A resume of the undisputed material facts, as shown by the affidavits and deposition filed, is as follows:
Everett Lundgren attempted to run across Empire Way South against the red light at a traffic-controlled intersection to catch a bus which was stopped for passengers on the east side of Empire Way South at the South Columbian Way intersection. Several passengers in the bus saw Everett Lundgren run squarely in front of the automobile driven by respondent, whose view of the pedestrian lane to his right was obstructed by an automobile larger than his Corvair. Respondent was proceeding across the intersection at a lawful rate of speed. He first observed Everett Lundgren, over the hood of the automobile to his right, crossing the highway at a "dead run," when his automobile was only *675 a few feet from the crosswalk. He applied the brakes, but was unable to stop in time to avoid striking Everett Lundgren. A Seattle police officer was traveling south a few car lengths behind respondent's automobile. He inspected the brakes on the Corvair and found them to be in good condition, and stated that respondent had stopped approximately 12 paces from the point of impact. None of the above facts is controverted.
 This appeal involves the duty of care a motorist must exercise as he approaches a pedestrian lane at a controlled intersection, when the traffic signal is red for pedestrians and green for vehicular travel. Under such circumstances, the motorist, by virtue of the green traffic signal light, has the right of way. He has a right to assume that pedestrians will not cross the street in violation of the traffic signal. Lubliner v. Ruge, 21 Wn. (2d) 881, 886, 153 P. (2d) 694 (1944). This presumption continues until he sees or, in the exercise of reasonable care, should have seen that a pedestrian was failing to yield the right of way. Lubliner v. Ruge, supra.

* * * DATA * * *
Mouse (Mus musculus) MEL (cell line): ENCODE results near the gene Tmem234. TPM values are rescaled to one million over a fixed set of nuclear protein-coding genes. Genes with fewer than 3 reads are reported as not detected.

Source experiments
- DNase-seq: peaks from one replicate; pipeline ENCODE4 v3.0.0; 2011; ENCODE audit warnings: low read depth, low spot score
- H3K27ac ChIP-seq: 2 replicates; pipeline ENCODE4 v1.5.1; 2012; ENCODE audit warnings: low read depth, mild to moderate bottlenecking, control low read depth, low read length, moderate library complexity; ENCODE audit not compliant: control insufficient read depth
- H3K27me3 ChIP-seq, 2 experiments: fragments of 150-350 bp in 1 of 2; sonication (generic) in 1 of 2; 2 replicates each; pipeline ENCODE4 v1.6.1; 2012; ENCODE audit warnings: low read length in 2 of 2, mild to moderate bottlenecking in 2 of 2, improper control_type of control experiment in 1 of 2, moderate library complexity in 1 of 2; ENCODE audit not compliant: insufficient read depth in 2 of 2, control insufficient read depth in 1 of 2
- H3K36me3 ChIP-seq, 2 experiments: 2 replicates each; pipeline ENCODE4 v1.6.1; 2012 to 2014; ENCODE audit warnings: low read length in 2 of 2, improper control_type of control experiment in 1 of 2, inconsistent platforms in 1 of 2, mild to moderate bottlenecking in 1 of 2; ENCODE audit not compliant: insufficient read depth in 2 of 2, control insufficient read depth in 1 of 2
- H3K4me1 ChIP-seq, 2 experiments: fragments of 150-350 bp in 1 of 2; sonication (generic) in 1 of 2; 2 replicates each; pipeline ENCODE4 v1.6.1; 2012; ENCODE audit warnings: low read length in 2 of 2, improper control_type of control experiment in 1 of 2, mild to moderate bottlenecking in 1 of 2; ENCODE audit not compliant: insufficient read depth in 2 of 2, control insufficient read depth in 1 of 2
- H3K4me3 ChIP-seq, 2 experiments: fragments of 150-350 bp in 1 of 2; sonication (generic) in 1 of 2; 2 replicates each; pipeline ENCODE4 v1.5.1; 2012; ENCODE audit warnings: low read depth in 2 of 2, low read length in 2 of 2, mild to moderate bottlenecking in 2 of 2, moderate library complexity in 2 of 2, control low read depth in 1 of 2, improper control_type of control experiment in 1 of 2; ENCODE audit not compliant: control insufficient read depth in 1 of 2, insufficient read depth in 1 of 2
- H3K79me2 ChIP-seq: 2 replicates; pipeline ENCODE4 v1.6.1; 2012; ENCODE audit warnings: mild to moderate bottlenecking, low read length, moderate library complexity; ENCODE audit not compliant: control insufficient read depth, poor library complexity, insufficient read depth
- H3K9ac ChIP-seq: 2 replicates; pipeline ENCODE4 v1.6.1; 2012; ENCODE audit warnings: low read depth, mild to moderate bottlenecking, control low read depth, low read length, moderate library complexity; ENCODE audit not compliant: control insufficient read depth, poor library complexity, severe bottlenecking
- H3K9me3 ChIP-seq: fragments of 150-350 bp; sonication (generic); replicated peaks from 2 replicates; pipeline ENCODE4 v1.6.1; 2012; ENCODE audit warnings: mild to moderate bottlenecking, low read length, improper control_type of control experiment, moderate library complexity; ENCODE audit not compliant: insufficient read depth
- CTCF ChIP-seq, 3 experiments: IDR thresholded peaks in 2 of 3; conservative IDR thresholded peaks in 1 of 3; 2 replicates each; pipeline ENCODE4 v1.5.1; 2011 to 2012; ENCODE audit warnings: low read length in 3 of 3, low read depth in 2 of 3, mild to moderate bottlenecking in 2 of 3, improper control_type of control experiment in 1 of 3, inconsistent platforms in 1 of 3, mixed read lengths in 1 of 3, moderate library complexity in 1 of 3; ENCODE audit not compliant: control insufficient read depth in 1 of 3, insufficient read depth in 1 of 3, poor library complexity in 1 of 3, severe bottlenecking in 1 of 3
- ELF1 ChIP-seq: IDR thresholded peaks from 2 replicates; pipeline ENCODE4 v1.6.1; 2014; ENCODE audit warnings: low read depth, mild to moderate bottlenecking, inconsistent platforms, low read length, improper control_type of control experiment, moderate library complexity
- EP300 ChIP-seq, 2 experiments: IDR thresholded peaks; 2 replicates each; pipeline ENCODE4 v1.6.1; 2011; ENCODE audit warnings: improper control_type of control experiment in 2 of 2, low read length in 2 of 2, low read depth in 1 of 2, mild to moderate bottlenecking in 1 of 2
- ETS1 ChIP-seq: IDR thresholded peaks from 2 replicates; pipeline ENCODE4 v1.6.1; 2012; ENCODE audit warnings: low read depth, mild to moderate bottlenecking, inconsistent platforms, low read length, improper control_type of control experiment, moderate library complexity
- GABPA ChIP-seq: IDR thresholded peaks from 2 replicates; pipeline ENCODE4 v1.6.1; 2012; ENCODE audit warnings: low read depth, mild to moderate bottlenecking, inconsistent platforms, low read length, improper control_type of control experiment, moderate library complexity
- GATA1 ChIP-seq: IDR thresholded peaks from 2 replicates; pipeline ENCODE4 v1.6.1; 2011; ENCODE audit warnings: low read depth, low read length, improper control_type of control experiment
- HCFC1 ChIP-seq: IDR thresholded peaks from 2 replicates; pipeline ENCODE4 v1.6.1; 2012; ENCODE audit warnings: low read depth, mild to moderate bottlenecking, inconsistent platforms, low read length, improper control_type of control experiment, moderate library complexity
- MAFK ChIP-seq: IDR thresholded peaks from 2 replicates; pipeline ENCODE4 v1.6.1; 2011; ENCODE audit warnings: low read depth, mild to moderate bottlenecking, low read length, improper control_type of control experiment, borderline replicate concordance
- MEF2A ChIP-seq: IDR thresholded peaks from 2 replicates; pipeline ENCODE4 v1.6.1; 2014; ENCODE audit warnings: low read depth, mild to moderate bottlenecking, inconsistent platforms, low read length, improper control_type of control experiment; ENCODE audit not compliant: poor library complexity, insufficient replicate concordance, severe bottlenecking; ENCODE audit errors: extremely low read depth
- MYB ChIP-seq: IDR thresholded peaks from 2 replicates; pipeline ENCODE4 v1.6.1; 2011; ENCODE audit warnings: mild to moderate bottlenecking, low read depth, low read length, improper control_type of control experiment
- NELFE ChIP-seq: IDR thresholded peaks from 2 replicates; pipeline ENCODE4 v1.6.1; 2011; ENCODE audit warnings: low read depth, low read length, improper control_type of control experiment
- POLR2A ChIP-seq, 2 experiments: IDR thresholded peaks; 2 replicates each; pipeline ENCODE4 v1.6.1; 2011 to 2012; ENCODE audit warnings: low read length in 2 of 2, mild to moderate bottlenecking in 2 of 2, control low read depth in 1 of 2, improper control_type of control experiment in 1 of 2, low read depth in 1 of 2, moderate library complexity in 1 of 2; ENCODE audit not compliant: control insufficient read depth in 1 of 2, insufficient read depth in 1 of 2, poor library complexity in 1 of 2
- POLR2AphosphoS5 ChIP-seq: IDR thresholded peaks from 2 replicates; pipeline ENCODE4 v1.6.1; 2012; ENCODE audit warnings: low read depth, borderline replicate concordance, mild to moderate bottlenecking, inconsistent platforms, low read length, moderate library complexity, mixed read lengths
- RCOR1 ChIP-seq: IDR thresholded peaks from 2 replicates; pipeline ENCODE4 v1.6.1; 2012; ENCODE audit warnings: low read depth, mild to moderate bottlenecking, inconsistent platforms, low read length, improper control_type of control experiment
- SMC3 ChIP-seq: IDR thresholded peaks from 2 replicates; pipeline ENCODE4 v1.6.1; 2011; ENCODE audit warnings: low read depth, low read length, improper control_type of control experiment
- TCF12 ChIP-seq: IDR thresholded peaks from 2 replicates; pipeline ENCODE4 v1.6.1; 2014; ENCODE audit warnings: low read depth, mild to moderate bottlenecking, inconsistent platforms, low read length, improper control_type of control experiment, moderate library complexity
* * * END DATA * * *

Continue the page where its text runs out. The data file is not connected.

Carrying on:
When a driver, proceeding at a lawful speed and exercising due care for the safety of others, is confronted with an emergency not of his own making, he has a duty to act as would a reasonably prudent person under the circumstances then confronting him, and to try to avoid an accident. Ruff v. Fruit Delivery Co., 22 Wn. (2d) 708, 721, 157 P. (2d) 730 (1945), and cases cited. The undisputed facts in the instant case establish that the respondent exercised the full duty of care required of him, and that he was not negligent.
Appellant relies upon the following provisions of RCW 46.60.250:
"Whenever any vehicle is stopped at a marked crosswalk ... at an intersection to permit a pedestrian to cross the roadway, the operator of any other vehicle approaching from the rear shall not overtake and pass such stopped vehicle...."
*676 There was no evidence that any of the vehicular traffic had stopped at the South Columbian Way intersection at the time of the accident. In this regard, respondent stated in his deposition:
"Q. Now, was the lead car of the three cars that were stopped for the light, had that car stopped for Mr. Lundgren at that point? A. I can't say at this point for sure whether he had stopped or not. I caught my first glimpse of Lundgren over the hood of this car.... Q. Do you know whether the lead car had commenced to move at all at that point, the point when you first saw Mr. Lundgren? A. He was substantially through the intersection. Obviously with me here and Lundgren here, in order for me to look over the hood of this car and see Lundgren, he has got to be just about through the intersection. Q. And how fast was that lead car traveling at that time when you looked over his hood and saw Lundgren? A. He has observed stepping out into the street, and has slowed to avoid hitting him. Q. So, was he just moving a mile or two an hour, or almost stopped? A. I wouldn't know. Q. You wouldn't know how fast he was traveling at that point? A. No. Q. But, he had slowed to allow Lundgren, he saw Lundgren, apparently, the lead car? A. I assume so."